And the criteria - WTF? "Only the finest materials have been used, as determined by the Joint Council's Panel of Experts in the artist's specific field" So, which COE glass is best? Should artists only be allowed to use Argentium sterling silver because of it's low tarnish aspects, or will nasty, high maintenance sterling still be allowed? Am I allowed to use gold plated items, or only Vermeil, or will they have some other plating depth that should be standard? And these are just the first few questions that came to my mind in about 10 seconds of thinking. I'm sure each of us in our own disciplines can think of more with little effort.

But what to do? I get the impression that complaining directly to Les won't help - he has the bit between his teeth and is off to the races. His customers are not us, they are the art show directors. and according to the one eye witness account, artists didn't say anything at the meeting, giving those directors the idea that they were OK with this idea and this direction by their silent acceptance. How do we let the directors that Les is pitching this to know that this is a crap idea? (seriously, that is not a rhetorical question! For the most part I've been a very Pollyanna girl focusing on my work and not the politics of this industry.)

You should let Les know -- the more input, the better. Good or bad.

Yes, I posted this on my FB page this morning to get this issue into wider circulation (many of my artist friends don't read message boards at all).

But without a specific call to action besides "Well crap, this really sucks" there isn't much to be done besides make everyone mad. But when you make people mad and tell them where to shoot, that is much more helpful. I'm having the problem of not knowing where to shoot at the moment - the only target is emailing Les which may or may not be helpful. But does anyone have contact info for him? On the website it helpfully states, "Your comments are invited. Please address them to Interim Director. Please use jcaafa in the Subject field." but since no email address is provided, this sham overture for comments really does no good.

  I think that this whole idea is a bit insane.  A "sole arbiter"?  Really?  Buy & Sell is is real problem, but this  convoluted proposal goes way beyond that issue.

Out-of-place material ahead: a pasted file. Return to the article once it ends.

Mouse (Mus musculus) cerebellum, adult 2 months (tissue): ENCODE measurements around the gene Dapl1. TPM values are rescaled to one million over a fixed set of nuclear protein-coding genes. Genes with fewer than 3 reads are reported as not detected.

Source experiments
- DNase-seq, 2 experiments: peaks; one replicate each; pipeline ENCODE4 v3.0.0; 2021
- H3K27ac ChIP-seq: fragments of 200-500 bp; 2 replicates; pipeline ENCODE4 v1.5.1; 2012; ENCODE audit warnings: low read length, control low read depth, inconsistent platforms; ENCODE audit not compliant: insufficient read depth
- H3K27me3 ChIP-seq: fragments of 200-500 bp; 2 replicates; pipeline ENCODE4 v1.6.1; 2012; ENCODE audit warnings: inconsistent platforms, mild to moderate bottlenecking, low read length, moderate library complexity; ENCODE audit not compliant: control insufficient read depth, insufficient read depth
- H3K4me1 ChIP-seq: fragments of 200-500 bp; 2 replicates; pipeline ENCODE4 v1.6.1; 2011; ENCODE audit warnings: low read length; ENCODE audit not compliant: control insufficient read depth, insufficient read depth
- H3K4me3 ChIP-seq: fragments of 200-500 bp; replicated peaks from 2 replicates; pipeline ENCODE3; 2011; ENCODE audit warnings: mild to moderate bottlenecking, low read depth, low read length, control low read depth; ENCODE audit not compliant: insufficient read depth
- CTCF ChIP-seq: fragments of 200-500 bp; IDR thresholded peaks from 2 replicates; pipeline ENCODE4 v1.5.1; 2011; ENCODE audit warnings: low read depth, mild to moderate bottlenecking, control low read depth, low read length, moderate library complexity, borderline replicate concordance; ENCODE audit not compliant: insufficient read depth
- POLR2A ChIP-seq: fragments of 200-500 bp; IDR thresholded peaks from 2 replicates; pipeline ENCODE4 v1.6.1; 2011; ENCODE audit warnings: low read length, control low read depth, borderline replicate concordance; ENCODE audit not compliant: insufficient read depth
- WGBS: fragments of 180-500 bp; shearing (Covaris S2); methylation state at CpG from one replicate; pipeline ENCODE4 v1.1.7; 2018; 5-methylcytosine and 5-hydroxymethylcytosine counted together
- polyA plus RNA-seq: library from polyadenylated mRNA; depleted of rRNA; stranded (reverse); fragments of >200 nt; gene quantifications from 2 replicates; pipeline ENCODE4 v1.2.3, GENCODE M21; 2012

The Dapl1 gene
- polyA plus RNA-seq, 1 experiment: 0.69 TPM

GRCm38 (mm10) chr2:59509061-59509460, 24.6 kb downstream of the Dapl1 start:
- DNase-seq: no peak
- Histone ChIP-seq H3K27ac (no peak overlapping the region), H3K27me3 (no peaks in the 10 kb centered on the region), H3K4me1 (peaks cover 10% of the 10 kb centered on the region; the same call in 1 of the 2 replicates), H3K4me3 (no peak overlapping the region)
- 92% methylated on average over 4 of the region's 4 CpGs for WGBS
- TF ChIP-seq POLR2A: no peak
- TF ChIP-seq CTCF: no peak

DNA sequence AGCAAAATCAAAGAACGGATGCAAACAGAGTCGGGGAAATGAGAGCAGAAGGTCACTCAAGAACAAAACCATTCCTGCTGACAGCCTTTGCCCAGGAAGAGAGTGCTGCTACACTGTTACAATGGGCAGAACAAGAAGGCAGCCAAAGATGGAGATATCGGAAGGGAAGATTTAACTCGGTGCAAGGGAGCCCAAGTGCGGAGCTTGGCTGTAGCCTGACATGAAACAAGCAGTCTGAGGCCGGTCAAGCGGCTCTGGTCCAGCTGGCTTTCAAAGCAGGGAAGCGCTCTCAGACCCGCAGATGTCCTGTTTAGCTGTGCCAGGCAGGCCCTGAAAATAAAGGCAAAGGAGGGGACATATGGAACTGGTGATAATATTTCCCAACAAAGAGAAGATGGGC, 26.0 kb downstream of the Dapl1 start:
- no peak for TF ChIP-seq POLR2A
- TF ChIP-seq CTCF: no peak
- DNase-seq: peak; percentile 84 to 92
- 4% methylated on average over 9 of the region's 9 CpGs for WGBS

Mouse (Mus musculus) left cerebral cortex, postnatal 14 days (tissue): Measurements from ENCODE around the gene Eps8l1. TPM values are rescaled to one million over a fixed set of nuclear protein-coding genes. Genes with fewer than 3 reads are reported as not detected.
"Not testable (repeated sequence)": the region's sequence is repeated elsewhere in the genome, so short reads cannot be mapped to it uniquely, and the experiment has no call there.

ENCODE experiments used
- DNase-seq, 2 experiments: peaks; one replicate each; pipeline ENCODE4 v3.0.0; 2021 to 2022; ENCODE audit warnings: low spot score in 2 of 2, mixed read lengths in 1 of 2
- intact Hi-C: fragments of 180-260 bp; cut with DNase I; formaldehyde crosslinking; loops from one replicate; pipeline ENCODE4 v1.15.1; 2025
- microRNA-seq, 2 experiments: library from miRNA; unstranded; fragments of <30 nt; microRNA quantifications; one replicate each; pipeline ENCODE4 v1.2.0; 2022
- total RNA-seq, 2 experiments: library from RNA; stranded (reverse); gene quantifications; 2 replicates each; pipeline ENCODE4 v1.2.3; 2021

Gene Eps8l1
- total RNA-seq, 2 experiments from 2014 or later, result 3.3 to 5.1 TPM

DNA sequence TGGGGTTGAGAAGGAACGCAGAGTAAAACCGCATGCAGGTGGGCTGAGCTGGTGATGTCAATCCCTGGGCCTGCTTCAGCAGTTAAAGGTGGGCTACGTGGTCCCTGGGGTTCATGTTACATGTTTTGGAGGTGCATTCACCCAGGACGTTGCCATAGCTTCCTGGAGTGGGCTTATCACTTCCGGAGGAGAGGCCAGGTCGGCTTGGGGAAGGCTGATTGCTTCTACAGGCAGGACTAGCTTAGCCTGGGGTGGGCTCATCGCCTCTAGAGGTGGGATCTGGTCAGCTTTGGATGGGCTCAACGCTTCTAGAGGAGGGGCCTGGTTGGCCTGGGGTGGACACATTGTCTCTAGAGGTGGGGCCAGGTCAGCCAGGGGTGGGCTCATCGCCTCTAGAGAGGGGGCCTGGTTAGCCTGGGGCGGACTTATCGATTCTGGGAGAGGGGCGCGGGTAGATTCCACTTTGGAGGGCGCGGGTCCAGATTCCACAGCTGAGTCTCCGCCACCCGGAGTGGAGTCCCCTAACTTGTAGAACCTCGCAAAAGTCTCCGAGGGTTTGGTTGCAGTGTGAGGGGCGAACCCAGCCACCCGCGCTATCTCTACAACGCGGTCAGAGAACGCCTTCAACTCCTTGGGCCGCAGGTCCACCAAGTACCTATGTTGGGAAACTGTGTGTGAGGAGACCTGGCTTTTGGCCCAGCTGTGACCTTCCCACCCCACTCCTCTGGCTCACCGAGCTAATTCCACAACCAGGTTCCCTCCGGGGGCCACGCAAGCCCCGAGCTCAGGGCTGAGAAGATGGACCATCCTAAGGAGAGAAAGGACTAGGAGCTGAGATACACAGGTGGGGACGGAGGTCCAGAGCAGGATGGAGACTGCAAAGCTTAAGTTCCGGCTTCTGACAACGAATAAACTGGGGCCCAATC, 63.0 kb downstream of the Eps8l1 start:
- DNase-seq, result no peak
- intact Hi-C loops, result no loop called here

As a recycling artist, I find the bit about,"on;y the finest materials have been used", to be a problem.  What will be the criteria for that?  To me, a rusty bit of junk that I discover curbside can be the finest material, but not everyone may agree.


The issue here is not accreditation or certification or whatever plan anybody comes up with to improve the buy/sell - rep problem.  The issue here is that one tiny little man and his pocketful of cronies should not be allowed to dictate policy.

Let me say that again.  ONE TINY LITTLE MAN and his pocketful of cronies should not be allowed to dictate policy.  Don’t worry about their particular agenda.  Focus on the man and the group as the enemy.  This is OUR livelihood, not theirs.  Let's take it back.

One of my favorite quotes from Braveheart:

You've come to fight as free men, and free men you are. What will you do with that FREEDOM? Will you fight?

I'm staying for a few days with some friends in North Carolina. William was in the medical community for many years and is well versed in the accredation process in the medical field and the nature of accredation in general. He says that eventually all accredation organizations morph into a beaurocracy where the accreditors vested interest is maintaining their legitamacy to sustain their incomes. Hence the fee and then the increased fees, in this case on the artists to pay their membership dues each yearto maintain their accredation. And then there is the fact that the accredation is like an octopus with tentacles that reach into every aspect of the art fair scene, much of it detrimental and restrictive to the artists. That is the nature of all accreditation systems.

I still will stick to my suggestion that we should be directing this to the shows.  Artists should be requiring the shows to be certified.  It shouldn't be that artists are certifying artists.  Buy/sell should be the responsibility of the shows themselves and we should be demanding that the shows take care of this.

Good idea, Barry. Regardless of the agenda of the JCAAFA, it's a much better idea to start pushing back on the idea that artists should be "certified". If shows decide that we need to provide "proof" that our work is 100% original, the buy/sell con men will find ways to game the system, while honest artists suffer. Shows can't enforce their own rules -- why  now has this become the artist's problem?

This is not an artist's problem. It is the show's problem. We cannot police the events -- that is why there are juries and show director's who know the business. Hence, the beginning of the NAIA where show organizers began to come together and share information and network with each other. When the show directors know who the obfuscaters are it helps to maintain the integrity of their events. This is what the artists have been asking for - show police thyself.